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Glyndebourne's Billy Budd triumphs at BAM

Britten's seafaring opera makes a splash at New York's Brooklyn Academy of Music

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Glyndebourne's Billy Budd - this is their moment
© Alastair Muir

Glyndebourne has conquered New York with its acclaimed Billy Budd. The WhatsOnStage Opera Poll winner for Best Revival sailed across the pond last week and docked at the Brooklyn Academy of Music 's imposing Howard Gilman Opera House.

With the fourth and final NY performance of Britten's seafaring opera scheduled for tonight, 13 February, the Sussex company can celebrate a job well done. Reaction to Michael Grandage's intense and atmospheric production has matched its UK success.

Reviewing Billy Budd for The New York Times, Anthony Tommassini didn't shy away from superlatives, declaring that tenor Mark Padmore (as Captain Vere) "gives one of the most memorable performances I have seen in opera".

All the soloists are praised fulsomely, but Tommassini singles out the Glyndebourne Chorus and London Philharmonic Orchestra. "The tumultuous battle scene, ... one of the most grandly operatic episodes in Britten's works, was performed with ferocious intensity by the choristers and the blazing, pummeling orchestra.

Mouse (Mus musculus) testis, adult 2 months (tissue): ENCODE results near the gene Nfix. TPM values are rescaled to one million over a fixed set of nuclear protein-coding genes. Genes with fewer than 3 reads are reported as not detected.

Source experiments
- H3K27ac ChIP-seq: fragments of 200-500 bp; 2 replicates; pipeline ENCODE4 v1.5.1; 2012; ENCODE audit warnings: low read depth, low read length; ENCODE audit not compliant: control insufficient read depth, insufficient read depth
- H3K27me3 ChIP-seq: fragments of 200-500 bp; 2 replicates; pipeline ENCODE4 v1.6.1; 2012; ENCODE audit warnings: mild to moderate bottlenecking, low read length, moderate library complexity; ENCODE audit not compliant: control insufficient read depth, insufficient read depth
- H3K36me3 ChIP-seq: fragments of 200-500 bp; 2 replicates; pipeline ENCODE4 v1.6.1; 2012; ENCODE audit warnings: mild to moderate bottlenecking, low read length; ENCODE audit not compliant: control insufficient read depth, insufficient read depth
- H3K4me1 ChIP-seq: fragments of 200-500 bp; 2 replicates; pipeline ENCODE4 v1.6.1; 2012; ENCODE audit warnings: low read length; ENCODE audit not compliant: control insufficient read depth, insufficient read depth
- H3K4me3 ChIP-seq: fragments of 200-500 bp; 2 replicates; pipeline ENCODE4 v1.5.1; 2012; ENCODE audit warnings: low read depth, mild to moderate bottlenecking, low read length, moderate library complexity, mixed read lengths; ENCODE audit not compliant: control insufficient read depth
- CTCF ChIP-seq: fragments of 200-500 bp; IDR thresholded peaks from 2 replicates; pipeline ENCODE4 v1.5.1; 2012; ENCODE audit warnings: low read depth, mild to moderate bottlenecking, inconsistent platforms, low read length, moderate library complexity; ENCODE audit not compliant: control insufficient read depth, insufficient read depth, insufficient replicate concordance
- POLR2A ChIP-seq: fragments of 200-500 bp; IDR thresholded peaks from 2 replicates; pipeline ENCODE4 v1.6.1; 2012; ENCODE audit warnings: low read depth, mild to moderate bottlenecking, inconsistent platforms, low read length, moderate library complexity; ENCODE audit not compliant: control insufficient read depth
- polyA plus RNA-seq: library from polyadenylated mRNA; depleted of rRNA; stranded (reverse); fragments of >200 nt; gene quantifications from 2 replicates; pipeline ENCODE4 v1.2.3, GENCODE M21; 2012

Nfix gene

In New York magazine's Vulture section, Justin Davidson notes the production's "seamless intensity" and highlights Jacques Imbrailo's "tenderness and unruly energy" in the title role of an opera he feels should be named instead after the tortured figure of Captain Vere. "But," he adds, "it's the music, which Mark Elder conducts with loving detail and precise power, that makes the HMS Indomitable such a thunderous box".

The New York Classical Review's George Grella agrees: "At the core of the music drama are the extraordinary choruses, which are brief and yet visceral". He goes on to extol the staging by Grandage together with designer Christopher Oram and lighting designer Paule Constable. "The main staging element is chiaroscuro; the set is filled with nooks and niches for guns, hammocks and hiding. The main characters are constantly emerging from the crowd, materializing out of dark spaces, as the aged Vere does with stunning effect during the execution scene."

On a technical level the Glyndebourne production of Billy Budd requires a deep stage and a substantial fly tower, so it is unlikely to tour widely in future. It will be back, though, of that we can be sure. There's life in the old sea-dog yet.